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from Jack Shafer:

Keep your frenemies list short and your enemies list shorter

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Compiling an enemies list was a cinch for the United States during the Cold War, what with most of the Soviet Union’s nuclear arsenal targeted its way. Friends of the Soviets immediately became America’s enemies, and Soviet enemies became U.S. friends. That made China a U.S. enemy of the highest order, a ranking sharked by the Soviet client-states of Cuba, North Korea, and North Vietnam, against which the United States fought. Muammar Gaddafi's Libya rose to high-enemy status under President Ronald Reagan, a position it maintained until he surrendered its nuclear program.

The enemy-allies partition had a few anomalies, notably the non-aligned nations and double-dealers like the Indians and the Romanians, who exploited frenemy relations with the United States. But it drove U.S. foreign policy for more than two generations until the Soviets sloughed off both communism and empire, laid down their ICBMs, and exited the enemy business. 

China's reversal was more dramatic: It became the United States' business partner in the 1990s and almost a friend. For most of the 1990s, the United States had no real rivals, a period of coasting that ended with 9/11 and its aftermath. Ever since, enemies-list has been a brain-bruising task for the U.S. government as such violent non-state actors as al Qaeda, Islamic State, al-Shabaab, Boko Haram, and many others have emerged, breaking — at the knuckles — the rules of thumb that once governed enemy identification.

Islamic State didn't earn its certified U.S. enemy status until it attacked U.S. ally Iraq and issued a promise to destroy America. But the organization hadn't gone ignored. The CIA has already trained 4,000 of its foes in the Free Syrian Army, which isn't a friendly gesture. Complicating Islamic State's enemy status is its recent threat to topple Russia, whose revived imperialism has put it back on the U.S. enemy list. So the enemy of the United States' enemy is an enemy, too. The rules of thumb are so broken that the United States is cooperating with Iran, previously U.S. Enemy No. 1, to punish the Islamic State.

from Nicholas Wapshott:

U.S. power: Waging cold wars without end

U.S. President Barack Obama addresses troops at Bagram Air Base in Kabul

Suddenly, it seems, the world is at war.

In Iraq, armed and angry militants of the Islamic State of Iraq and Syria (ISIS) are at the gates of Baghdad. In Pakistan, government forces are mounting a ferocious campaign against the Taliban in North Waziristan. In Syria, the civil war drags on. These are “hot wars” involving the clashing of troops and weapons. Having escaped such “hot” conflicts in Iraq and Afghanistan, these are the sort of war Americans have made it plain they are not prepared to fight.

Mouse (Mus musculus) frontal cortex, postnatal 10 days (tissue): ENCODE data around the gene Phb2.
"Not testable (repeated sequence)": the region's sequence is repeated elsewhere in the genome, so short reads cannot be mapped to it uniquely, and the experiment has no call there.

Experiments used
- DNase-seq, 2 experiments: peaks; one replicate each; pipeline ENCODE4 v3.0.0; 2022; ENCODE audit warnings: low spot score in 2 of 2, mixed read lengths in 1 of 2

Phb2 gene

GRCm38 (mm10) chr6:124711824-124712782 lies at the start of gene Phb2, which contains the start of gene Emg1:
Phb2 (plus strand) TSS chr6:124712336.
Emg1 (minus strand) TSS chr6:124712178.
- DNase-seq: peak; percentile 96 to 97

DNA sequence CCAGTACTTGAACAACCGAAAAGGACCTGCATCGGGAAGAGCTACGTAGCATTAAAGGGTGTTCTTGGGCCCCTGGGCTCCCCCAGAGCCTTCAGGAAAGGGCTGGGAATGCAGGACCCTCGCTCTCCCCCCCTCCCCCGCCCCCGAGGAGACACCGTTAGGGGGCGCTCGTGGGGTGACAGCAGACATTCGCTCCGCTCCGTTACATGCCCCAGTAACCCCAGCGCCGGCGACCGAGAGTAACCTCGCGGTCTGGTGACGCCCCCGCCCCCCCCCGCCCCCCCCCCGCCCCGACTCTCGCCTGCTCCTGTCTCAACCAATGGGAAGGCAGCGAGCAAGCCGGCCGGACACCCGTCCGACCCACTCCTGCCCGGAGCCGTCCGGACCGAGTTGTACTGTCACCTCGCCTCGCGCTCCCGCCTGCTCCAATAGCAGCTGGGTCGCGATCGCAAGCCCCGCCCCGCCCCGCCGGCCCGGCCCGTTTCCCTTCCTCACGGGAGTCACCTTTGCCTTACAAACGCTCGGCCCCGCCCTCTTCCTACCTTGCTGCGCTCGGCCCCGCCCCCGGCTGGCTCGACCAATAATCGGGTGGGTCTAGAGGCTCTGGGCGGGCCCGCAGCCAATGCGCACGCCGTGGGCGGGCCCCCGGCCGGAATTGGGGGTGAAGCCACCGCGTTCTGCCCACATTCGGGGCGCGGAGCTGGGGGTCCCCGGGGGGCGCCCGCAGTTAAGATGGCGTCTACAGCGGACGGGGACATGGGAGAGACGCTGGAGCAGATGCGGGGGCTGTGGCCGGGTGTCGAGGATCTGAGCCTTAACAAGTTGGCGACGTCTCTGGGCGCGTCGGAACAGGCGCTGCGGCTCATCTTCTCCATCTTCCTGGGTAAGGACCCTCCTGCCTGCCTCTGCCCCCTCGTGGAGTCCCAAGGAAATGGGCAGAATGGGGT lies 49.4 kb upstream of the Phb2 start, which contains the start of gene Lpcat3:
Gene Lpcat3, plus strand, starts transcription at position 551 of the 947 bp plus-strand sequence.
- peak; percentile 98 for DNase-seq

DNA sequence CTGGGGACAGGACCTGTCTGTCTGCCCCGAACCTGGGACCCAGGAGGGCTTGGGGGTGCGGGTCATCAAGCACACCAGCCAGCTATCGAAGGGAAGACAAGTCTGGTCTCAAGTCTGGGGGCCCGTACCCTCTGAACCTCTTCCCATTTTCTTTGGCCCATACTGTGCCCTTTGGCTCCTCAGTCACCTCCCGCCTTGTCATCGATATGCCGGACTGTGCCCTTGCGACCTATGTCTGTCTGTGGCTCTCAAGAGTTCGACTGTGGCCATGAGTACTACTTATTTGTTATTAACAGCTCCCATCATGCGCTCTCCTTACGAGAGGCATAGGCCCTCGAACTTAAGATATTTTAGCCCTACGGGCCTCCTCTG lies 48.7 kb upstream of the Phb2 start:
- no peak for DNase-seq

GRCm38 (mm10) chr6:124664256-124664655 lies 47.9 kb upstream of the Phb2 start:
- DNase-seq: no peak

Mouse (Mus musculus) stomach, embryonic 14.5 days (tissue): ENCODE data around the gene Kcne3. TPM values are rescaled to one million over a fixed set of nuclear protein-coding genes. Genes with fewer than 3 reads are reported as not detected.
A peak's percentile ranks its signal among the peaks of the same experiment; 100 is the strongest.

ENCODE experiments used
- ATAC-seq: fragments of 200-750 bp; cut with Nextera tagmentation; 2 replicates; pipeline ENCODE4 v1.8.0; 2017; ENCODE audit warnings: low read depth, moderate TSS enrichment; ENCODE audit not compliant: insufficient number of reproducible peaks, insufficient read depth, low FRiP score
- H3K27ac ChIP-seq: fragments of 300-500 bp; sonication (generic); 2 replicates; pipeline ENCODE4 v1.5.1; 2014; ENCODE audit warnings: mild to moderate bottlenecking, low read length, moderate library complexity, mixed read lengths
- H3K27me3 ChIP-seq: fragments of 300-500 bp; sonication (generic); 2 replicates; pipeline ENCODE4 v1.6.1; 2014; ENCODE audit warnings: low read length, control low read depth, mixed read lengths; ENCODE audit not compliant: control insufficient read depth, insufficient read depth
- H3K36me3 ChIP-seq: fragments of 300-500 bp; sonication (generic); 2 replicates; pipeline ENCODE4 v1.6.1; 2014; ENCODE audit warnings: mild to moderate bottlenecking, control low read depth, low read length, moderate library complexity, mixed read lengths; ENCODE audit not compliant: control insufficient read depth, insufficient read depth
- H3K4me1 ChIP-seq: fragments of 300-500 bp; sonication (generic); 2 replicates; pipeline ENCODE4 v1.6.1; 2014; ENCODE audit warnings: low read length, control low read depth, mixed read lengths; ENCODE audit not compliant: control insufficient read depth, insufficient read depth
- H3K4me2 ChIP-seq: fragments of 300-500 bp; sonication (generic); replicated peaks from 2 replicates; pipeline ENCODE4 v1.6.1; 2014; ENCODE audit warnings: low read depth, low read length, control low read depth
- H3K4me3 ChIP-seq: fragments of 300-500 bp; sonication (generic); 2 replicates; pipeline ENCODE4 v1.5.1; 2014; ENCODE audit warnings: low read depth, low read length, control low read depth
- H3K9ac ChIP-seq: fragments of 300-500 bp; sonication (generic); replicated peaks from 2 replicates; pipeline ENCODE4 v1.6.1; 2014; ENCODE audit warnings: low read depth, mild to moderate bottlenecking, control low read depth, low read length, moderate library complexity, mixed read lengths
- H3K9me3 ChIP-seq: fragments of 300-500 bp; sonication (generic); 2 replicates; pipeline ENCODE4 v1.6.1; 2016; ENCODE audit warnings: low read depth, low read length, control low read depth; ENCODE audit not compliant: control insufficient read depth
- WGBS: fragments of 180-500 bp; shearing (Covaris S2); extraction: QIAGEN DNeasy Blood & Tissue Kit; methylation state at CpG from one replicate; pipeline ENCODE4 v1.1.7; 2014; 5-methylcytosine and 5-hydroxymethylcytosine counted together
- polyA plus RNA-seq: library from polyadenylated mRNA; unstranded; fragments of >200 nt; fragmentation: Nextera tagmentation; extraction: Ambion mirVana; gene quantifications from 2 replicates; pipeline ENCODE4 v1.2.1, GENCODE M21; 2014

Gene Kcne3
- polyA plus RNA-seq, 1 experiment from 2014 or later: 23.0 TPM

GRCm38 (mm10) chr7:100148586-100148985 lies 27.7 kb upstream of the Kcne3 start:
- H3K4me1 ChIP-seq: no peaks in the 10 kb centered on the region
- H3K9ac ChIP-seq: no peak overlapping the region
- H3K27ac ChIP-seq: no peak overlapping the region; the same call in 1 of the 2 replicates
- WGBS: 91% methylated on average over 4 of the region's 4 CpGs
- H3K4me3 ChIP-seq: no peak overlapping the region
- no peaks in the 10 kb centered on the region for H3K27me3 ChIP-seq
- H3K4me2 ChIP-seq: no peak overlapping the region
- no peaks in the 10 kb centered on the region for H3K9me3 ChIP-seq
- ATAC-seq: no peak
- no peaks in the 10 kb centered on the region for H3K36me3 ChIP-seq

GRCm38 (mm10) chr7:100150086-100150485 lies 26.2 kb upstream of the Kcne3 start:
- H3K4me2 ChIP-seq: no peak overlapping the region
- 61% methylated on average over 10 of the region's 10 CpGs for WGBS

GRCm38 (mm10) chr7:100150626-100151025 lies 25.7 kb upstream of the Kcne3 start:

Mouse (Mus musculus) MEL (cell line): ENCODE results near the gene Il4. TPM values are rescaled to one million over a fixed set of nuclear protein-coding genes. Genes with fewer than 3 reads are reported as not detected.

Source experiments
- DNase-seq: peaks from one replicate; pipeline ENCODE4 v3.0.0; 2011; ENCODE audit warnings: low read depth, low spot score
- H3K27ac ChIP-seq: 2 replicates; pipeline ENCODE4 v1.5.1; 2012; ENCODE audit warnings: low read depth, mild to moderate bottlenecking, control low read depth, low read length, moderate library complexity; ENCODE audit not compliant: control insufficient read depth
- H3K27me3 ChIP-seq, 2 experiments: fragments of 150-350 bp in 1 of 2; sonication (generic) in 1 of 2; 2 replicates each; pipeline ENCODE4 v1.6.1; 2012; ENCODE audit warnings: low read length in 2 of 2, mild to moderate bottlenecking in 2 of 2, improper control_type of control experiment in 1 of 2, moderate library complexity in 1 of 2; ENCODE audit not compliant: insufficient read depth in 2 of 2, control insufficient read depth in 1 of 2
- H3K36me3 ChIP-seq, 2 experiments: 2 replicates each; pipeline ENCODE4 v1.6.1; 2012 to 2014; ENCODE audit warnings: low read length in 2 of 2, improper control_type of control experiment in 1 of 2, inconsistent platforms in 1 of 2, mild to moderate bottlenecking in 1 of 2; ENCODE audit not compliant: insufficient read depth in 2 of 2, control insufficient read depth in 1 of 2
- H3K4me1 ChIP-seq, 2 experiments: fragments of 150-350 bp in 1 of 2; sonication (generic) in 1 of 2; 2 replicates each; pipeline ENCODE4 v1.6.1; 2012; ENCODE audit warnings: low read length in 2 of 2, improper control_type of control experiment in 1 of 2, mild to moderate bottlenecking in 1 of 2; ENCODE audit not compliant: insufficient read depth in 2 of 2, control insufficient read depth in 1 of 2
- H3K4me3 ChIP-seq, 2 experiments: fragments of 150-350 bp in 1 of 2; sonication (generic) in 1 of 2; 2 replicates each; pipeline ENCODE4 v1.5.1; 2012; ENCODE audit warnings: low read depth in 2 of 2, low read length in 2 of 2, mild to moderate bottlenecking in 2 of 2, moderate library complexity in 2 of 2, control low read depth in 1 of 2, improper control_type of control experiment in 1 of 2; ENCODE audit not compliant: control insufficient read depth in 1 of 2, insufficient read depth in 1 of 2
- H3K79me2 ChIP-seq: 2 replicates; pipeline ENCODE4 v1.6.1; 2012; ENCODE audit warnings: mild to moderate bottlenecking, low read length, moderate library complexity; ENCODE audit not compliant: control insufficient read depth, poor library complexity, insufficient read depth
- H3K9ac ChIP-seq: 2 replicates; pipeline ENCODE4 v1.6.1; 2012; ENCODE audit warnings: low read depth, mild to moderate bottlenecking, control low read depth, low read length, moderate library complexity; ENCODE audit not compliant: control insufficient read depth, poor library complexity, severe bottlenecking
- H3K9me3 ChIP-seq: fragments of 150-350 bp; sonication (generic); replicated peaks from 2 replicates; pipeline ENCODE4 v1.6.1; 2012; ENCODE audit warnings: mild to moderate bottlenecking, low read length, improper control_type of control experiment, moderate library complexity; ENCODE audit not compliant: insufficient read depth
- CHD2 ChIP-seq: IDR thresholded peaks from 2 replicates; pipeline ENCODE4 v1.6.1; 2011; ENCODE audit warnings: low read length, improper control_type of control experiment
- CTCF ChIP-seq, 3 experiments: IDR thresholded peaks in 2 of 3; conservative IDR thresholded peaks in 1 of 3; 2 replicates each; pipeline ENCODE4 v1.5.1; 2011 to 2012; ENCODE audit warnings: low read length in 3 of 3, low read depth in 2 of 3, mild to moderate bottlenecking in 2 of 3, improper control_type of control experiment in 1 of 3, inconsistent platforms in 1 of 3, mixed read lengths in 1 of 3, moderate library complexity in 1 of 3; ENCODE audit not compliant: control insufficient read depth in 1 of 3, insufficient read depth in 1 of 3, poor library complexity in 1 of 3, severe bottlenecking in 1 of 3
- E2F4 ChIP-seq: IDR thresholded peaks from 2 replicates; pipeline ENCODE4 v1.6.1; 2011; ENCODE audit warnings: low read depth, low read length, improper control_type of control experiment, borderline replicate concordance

But there are other wars going on. In Yemen, a forgotten war against an al Qaeda outcrop continues, largely fought with lethal U.S. drones. In Ukraine, Moscow is undermining the Kiev government by stealth. Russian President Vladimir Putin, anxious not to press his luck after successfully snatching Crimea from Kiev, is like a fox sliding through the hen coop, careful not to set off the alarm. He is being countered by targeted sanctions imposed by the United States and the European Union. These are “cold wars” -- a contemporary variation on the 40-plus years of  Cold War fought to a standstill by the United States and the Soviet Union.

from The Great Debate:

Post Iraq, U.S. must rely on covert action

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Covert actions are now crucial to U.S. foreign policy. After the wars in Afghanistan and Iraq, Washington should rely more on CIA-driven covert operations and less on military force in the world’s hotspots.

Ukraine could be a case in point. For covert action means not just collecting information (espionage), but also political or paramilitary efforts that help support political organizations, local media and on occasion, insurgents. Under the CIA’s charter, the government maintains plausible deniability for all these actions.